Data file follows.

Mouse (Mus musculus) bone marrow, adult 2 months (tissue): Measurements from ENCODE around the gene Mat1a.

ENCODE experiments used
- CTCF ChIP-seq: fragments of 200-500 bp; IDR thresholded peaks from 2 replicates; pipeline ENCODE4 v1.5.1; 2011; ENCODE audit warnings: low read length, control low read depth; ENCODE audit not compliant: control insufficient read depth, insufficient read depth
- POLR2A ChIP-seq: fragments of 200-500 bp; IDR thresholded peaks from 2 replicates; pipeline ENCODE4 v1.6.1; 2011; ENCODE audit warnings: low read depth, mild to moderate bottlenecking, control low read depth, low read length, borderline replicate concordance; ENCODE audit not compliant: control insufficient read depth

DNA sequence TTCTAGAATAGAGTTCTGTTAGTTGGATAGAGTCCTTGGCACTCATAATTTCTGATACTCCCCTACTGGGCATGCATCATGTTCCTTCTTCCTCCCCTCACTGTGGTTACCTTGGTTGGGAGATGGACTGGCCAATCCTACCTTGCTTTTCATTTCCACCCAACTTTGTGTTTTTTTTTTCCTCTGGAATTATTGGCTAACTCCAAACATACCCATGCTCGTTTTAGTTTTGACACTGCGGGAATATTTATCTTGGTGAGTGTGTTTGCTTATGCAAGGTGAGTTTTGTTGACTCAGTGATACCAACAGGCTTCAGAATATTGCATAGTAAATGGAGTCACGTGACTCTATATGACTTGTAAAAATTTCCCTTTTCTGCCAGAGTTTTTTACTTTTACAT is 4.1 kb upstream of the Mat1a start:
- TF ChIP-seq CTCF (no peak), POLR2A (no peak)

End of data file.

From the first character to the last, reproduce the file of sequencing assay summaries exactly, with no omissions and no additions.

Mouse (Mus musculus) bone marrow, adult 2 months (tissue): Measurements from ENCODE around the gene Mat1a.

ENCODE experiments used
- CTCF ChIP-seq: fragments of 200-500 bp; IDR thresholded peaks from 2 replicates; pipeline ENCODE4 v1.5.1; 2011; ENCODE audit warnings: low read length, control low read depth; ENCODE audit not compliant: control insufficient read depth, insufficient read depth
- POLR2A ChIP-seq: fragments of 200-500 bp; IDR thresholded peaks from 2 replicates; pipeline ENCODE4 v1.6.1; 2011; ENCODE audit warnings: low read depth, mild to moderate bottlenecking, control low read depth, low read length, borderline replicate concordance; ENCODE audit not compliant: control insufficient read depth

DNA sequence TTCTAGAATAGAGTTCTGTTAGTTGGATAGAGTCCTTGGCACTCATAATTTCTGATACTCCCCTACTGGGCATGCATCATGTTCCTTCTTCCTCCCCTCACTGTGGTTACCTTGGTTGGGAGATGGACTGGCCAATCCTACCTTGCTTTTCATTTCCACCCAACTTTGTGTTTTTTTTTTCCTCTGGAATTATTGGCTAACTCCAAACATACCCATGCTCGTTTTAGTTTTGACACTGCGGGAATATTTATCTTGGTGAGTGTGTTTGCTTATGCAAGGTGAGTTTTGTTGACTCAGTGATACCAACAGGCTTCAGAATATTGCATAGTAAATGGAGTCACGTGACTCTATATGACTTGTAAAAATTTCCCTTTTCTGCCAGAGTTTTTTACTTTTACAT is 4.1 kb upstream of the Mat1a start:
- TF ChIP-seq CTCF (no peak), POLR2A (no peak)